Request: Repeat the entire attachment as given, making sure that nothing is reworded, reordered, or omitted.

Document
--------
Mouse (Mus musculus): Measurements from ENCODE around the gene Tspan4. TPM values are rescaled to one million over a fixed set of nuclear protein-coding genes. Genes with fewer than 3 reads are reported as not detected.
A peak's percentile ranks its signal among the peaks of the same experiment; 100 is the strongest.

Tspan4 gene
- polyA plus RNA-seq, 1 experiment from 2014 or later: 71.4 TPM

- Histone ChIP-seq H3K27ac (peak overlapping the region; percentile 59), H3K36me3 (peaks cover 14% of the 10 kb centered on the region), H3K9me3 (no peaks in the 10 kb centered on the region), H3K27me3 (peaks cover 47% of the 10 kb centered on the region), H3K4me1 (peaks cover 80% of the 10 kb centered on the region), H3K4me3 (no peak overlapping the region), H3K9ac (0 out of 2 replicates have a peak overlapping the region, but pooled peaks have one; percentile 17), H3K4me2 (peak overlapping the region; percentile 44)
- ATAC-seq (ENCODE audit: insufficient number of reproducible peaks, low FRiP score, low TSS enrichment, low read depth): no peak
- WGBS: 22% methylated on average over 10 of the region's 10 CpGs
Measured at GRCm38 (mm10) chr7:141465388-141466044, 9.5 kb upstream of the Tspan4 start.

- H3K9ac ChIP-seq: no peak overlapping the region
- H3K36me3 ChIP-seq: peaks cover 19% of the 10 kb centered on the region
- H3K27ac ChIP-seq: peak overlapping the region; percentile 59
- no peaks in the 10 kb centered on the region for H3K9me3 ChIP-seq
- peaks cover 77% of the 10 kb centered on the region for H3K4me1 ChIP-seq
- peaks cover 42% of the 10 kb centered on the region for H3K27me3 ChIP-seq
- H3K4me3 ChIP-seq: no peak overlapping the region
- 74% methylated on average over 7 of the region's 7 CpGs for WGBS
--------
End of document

Mouse (Mus musculus): Measurements from ENCODE around the gene Tspan4. TPM values are rescaled to one million over a fixed set of nuclear protein-coding genes. Genes with fewer than 3 reads are reported as not detected.
A peak's percentile ranks its signal among the peaks of the same experiment; 100 is the strongest.

Tspan4 gene
- polyA plus RNA-seq, 1 experiment from 2014 or later: 71.4 TPM

- Histone ChIP-seq H3K27ac (peak overlapping the region; percentile 59), H3K36me3 (peaks cover 14% of the 10 kb centered on the region), H3K9me3 (no peaks in the 10 kb centered on the region), H3K27me3 (peaks cover 47% of the 10 kb centered on the region), H3K4me1 (peaks cover 80% of the 10 kb centered on the region), H3K4me3 (no peak overlapping the region), H3K9ac (0 out of 2 replicates have a peak overlapping the region, but pooled peaks have one; percentile 17), H3K4me2 (peak overlapping the region; percentile 44)
- ATAC-seq (ENCODE audit: insufficient number of reproducible peaks, low FRiP score, low TSS enrichment, low read depth): no peak
- WGBS: 22% methylated on average over 10 of the region's 10 CpGs
Measured at GRCm38 (mm10) chr7:141465388-141466044, 9.5 kb upstream of the Tspan4 start.

- H3K9ac ChIP-seq: no peak overlapping the region
- H3K36me3 ChIP-seq: peaks cover 19% of the 10 kb centered on the region
- H3K27ac ChIP-seq: peak overlapping the region; percentile 59
- no peaks in the 10 kb centered on the region for H3K9me3 ChIP-seq
- peaks cover 77% of the 10 kb centered on the region for H3K4me1 ChIP-seq
- peaks cover 42% of the 10 kb centered on the region for H3K27me3 ChIP-seq
- H3K4me3 ChIP-seq: no peak overlapping the region
- 74% methylated on average over 7 of the region's 7 CpGs for WGBS